The waste that cannot be recycles is disposed of in the normal container in the waste disposal room. This is usually burned in large incineration facilities. The heat generated by burning residual waste is normally made use of. This can be used to heat buildings, for example. This is called district heating.
Electrical waste is the name given to all the electrical items we dispose of. All electrical waste has to be disposed of at a recycling centre. This includes light bulbs, fluorescent tubes and everything with an electrical cord or batteries. The batteries have to be removed and sorted separately.
Bulky waste includes our old furniture and broken bicycles. If you live in a rental apartment building, you can get help to deal with the bulky waste from the property owner. Otherwise, you have to dispose of this at a recycling centre.
Hazardous waste includes items that may be toxic, explosive, flammable or corrosive. Hazardous waste can be harmful in small amounts.
It is therefore very important to make sure you don't dispose of hazardous waste along with normal waste.
Hazardous waste has to be disposed of at a hazardous waste collection point, a recycling station or special vehicles that collect hazardous waste.
Leave hazardous waste at a hazardous waste collection point or have it collected by a special vehicle that collects hazardous waste.
Photo: Christer Ehrling
Examples of hazardous waste:
car batteries, fuel and oil, paint and glue, chlorine, fluorescent tubes, light bulbs and low-energy light bulbs, solvents, white spirit, paint thinner, turpentine, paraffin and acetone, lighter fluid, rechargeable batteries and some degreasers and cleaning products.
Nearly everyone has hazardous waste at home. This might be acetone, lighter fluid, nail polish or a fire alarm. Car batteries, waste oil, paint, chlorine, glue and fluorescent tubes are other examples.
Photo (to the left): Bo Kågerud
Left-over medicines have to be left at a pharmacy. Pharmacies have bag in which to put medicines that are to be disposed of.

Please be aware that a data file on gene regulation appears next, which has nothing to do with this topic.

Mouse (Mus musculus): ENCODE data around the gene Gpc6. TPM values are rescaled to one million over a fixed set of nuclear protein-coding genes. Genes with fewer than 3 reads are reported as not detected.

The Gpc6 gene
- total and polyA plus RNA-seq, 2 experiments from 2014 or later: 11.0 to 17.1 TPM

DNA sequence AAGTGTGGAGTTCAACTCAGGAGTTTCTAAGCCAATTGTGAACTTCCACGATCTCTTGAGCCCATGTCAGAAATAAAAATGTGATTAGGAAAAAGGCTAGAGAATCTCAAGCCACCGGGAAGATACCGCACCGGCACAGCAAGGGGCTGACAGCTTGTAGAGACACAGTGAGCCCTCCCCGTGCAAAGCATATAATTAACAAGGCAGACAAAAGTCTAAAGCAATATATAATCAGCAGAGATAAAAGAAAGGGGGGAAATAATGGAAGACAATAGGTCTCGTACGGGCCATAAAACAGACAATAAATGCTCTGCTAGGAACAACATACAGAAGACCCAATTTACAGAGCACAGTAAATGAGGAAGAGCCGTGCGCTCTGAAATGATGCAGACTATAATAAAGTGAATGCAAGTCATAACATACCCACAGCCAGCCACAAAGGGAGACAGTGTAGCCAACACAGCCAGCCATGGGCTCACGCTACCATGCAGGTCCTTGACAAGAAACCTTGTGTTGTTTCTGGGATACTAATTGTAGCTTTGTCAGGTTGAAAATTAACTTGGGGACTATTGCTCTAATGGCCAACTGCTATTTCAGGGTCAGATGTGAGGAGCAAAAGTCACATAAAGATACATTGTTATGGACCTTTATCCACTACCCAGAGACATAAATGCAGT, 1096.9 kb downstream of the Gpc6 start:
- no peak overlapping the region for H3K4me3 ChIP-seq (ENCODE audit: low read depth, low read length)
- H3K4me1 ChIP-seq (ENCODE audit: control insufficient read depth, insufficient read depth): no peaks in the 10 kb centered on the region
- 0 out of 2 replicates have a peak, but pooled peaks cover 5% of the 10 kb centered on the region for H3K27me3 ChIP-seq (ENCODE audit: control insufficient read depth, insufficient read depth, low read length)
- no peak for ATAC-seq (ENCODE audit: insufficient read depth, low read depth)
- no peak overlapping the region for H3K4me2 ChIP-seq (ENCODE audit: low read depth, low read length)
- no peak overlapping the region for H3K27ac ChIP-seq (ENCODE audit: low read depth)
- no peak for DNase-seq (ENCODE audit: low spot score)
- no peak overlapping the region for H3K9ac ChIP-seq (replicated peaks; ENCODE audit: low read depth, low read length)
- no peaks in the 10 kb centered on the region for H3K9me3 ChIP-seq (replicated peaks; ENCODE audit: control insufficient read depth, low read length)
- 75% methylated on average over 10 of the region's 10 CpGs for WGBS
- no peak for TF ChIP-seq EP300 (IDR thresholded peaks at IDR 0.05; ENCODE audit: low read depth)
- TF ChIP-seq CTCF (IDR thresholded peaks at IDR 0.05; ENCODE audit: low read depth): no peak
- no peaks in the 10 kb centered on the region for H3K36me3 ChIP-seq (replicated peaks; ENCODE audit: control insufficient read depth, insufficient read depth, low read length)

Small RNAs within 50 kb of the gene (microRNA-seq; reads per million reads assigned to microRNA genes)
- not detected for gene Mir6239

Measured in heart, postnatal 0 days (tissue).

Photo (to the right): Christer Ehrling
It as a major problem that so much rubbish is thrown outdoors instead of in designated containers – despite the law against this. Rubbish thrown in nature harms it, and costs many millions of kronor every year to clean up.
Water and sewerage
There is a lot of water in Sweden. The water that comes out of our taps is of a very high quality. It is often better than bottled water. It is only the cold water from the tap that is clean. The hot water may become dirty from the pipes it flows through. Therefore, you should not drink hot water or use it directly for cooking. Water from the drains travels through sewers to a sewage works. The water is cleaned here before being released into the sea. It is not possible to completely purify the water and it is difficult to remove toxic substances. Therefore, we must all be careful about what we pour down the drain.
Only cold tap water is considered drinking water.
Photo: Hanna Sjöstedt
What can we pour down the drain?
The only thing you are allowed to flush down the toiler is toilet paper and things that come out of the body. Toilet paper is a special type of paper that breaks up in water. Other types of paper such as kitchen paper, wet wipes and paper tissues can block the drains. They can also create problems at the sewage works.
To avoid pouring toxins down the drain, you can buy environmentally friendly products. Washing powder and washing-up liquid marked with the Svanen or Bra miljöval symbols are all less harmful. Medicines or medical products you no longer need must be handed in to a pharmacy. Pharmacies also have special bags for disposing of medicines.
Good Environmental Choice and The Swan